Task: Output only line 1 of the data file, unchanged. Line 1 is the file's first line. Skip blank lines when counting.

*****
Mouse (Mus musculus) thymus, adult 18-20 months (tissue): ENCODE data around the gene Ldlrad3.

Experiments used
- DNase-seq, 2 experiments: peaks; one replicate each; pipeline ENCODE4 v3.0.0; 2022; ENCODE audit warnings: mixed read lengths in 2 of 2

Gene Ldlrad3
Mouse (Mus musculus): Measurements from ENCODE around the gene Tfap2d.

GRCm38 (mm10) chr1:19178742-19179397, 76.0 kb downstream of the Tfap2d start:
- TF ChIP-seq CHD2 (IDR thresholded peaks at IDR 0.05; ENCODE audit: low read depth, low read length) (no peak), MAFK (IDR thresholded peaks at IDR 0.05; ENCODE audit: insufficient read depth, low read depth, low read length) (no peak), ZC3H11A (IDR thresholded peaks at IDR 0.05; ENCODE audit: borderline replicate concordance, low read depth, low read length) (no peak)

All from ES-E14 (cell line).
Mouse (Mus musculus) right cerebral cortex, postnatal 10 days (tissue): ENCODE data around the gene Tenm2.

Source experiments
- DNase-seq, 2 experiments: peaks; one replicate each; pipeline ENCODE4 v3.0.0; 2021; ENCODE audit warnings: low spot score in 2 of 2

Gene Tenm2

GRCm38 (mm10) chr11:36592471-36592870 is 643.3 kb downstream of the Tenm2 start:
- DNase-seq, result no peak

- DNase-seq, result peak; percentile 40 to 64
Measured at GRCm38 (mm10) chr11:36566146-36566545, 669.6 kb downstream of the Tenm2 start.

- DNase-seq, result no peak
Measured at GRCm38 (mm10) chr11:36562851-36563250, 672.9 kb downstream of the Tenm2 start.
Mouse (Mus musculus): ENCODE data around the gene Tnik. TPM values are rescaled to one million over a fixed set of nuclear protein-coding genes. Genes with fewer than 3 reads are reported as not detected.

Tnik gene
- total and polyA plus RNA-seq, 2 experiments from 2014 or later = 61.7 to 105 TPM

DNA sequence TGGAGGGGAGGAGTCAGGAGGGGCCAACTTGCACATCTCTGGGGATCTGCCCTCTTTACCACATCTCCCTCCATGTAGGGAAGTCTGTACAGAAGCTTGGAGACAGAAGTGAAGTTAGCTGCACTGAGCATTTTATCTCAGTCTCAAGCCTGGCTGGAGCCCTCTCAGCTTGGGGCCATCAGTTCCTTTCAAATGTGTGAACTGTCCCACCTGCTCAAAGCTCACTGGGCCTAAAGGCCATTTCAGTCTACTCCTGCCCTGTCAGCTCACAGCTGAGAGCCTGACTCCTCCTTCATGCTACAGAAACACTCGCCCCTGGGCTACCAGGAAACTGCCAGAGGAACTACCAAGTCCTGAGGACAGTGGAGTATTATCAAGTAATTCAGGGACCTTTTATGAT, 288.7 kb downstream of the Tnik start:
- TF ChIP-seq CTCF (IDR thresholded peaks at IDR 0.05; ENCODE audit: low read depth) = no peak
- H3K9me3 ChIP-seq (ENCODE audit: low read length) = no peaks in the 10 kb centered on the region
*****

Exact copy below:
Mouse (Mus musculus) thymus, adult 18-20 months (tissue): ENCODE data around the gene Ldlrad3.